Updated: May 22, 2019
Underserved college students get the help they need from a retooling of the Higher Education Act, which makes accessing funds more streamlined.
By Kimberly Linares, Staff Writer
With neutral negotiations underway in the Senate, Congress appears poised in rewriting the Higher Education Act after a decade long of not doing so.
The law encompasses student loans, accreditation and completion initiatives, but it’s overall intent is to increase college access to underserved students. Such updates would bring about changes in the Free Application for Federal Student Aid (FAFSA) that include a simplified version of the application, while also making sure that the Pell Grants distributed to low-income students is consistent with the rising cost of college and lastly increasing the federal oversight for higher education institutions. The reason as to why lawmakers are so determined in updating the educational law is because of the belief that college, the affordability and access to it is in need of some crucial adjustments.
The U.S. House of Representatives demonstrate their concerns towards the inevitable renewal of the Higher Education Act (H.E.A.) through the Education and Labor Report that was recently published. This report tackles higher education problems towards struggling college students. This committee is led by Representative Bobby Scott, a Democrat from Virginia, which begins the report with “Arguing that though higher education has its issues, a college degree still packs a significant value.”
The report titled, “Don’t Stop Believin” (In the Value of a College Degree) provides detailed information on the rising cost of college education, the proven benefits of college, the importance of receiving quality education and confronting racial and economic inequity among college students. While also making presence of the principles for reauthorizing the H.E.A. which include expanding access and improving affordability for higher education.
“Rather than diminishing the value of a college degree, we should recognize that all students should have access to the substantial, financial and social benefits that come with a quality higher education,” said Scott in an emailed statement to the Atlantic.
Today’s college population is diverse in the sense that you will find first generation college students, working adults and part-time students looking for educational attainment despite hardships.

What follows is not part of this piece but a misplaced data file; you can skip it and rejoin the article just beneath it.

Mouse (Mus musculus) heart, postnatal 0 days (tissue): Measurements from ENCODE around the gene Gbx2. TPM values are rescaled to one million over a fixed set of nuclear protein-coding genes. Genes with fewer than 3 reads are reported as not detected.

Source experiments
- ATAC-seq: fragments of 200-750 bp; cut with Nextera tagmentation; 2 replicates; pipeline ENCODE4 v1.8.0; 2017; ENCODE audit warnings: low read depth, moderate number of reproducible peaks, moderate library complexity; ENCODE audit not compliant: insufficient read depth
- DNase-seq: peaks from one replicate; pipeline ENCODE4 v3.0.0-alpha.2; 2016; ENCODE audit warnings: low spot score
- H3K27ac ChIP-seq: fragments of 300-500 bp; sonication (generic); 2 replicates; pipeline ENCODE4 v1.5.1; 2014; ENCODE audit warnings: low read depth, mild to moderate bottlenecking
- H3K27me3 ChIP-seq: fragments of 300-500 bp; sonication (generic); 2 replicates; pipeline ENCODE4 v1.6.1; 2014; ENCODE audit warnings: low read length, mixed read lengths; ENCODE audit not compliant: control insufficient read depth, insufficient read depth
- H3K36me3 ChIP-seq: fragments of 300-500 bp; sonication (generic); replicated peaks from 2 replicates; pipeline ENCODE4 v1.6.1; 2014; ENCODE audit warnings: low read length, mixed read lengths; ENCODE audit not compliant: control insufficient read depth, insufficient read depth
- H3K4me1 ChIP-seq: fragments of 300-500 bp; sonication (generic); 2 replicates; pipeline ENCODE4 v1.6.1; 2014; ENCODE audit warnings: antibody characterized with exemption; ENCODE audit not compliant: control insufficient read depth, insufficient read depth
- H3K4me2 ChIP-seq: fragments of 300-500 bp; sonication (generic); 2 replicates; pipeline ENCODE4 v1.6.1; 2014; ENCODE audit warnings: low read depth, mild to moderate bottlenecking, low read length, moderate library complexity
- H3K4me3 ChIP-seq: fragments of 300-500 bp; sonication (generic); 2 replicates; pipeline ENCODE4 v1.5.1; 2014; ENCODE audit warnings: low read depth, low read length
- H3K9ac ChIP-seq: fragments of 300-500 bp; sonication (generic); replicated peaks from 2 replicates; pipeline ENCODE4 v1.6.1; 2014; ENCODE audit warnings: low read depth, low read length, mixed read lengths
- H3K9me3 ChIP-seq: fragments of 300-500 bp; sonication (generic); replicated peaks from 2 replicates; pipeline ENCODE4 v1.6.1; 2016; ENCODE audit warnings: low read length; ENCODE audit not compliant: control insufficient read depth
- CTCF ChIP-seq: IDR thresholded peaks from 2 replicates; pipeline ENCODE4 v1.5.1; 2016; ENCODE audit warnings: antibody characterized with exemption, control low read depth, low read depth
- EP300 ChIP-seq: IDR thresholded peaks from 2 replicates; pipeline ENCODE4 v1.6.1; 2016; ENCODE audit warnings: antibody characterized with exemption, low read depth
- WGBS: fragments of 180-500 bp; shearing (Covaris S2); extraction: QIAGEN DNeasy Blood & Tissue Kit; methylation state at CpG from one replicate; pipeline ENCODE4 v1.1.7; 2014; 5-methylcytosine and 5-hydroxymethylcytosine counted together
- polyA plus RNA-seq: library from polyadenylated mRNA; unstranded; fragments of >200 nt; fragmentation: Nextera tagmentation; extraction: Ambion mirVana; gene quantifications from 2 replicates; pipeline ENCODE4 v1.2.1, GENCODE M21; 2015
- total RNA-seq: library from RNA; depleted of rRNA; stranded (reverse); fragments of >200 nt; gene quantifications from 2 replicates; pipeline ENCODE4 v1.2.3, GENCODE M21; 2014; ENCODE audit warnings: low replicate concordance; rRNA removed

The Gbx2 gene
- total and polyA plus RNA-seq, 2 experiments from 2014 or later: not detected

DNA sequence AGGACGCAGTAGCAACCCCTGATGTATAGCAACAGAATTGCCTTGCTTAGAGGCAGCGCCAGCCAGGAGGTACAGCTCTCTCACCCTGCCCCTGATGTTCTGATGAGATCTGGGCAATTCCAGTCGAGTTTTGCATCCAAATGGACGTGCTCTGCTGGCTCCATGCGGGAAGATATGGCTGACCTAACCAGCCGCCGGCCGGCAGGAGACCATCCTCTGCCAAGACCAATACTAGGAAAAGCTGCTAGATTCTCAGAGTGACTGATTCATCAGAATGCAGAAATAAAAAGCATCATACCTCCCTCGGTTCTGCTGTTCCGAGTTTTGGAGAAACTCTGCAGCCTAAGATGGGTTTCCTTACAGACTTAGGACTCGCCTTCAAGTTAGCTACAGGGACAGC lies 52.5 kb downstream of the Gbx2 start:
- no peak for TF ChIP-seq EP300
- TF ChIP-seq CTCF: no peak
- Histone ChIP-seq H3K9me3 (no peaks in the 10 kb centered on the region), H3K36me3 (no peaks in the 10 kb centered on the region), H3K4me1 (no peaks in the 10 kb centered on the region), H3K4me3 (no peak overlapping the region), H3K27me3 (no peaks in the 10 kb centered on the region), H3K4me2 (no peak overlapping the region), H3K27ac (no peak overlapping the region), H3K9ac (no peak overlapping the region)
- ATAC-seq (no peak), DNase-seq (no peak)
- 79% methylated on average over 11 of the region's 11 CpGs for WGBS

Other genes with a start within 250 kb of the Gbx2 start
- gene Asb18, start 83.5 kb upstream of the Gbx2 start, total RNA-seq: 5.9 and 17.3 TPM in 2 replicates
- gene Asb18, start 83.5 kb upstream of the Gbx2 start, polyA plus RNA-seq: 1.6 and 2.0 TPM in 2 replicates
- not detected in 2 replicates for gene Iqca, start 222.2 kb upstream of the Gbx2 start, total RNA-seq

Nearly half of all first-generation college students in the United States attend a community college, according to a February 2018 study from the Department of Education’s National Center for Education Studies. As of 2017, 44 percent of Hispanic undergraduates were enrolled at a community college, while 35 percent of black students and 21 percent of whites made part of the population.
The numbers, the report says, speak for themselves. “Two out of three jobs are filled by individuals who have at least some college education,” it reads.
From 2015-16 through 2018-19, the average published tuition and fees for a full-time student at public two-year institutions nationally was $3,660, compared with $10,230 at public four-year colleges. The average net price, however, was $400, meaning that grants and tax benefits covered a portion of other expenses for the average full-time community college student — less than they had from 2009-10 through 2014-15 according to College Board.
“I am a full-time student and pay for my schooling with the help of financial aid and whatever is not covered I work part-time to help cover my basic needs,” says Karen Velasco, a third-year student at Valley College.
Students enroll at community colleges for a variety of reasons. One important advantage of community colleges over four year institutions is cost. Given that community colleges support such a diverse community they provide flexible schedules that enable students to continue working while obtaining a degree or certificate. Not to mention that most community colleges are accessible.
“My families support encourages me to do better and work harder. They try to help and support me in the best way possible by giving me positive feedback and acknowledging that I can achieve my educational goals,” says Daisy Cabrera, a second-year student at Valley.
The ending of this report states that reauthorization of the H.E.A can strengthen the postsecondary system, ensuring multiple pathways for students to obtain post secondary degrees so that the U.S. can continue to produce a well-educated workforce ready for the challenges of a modern global economy.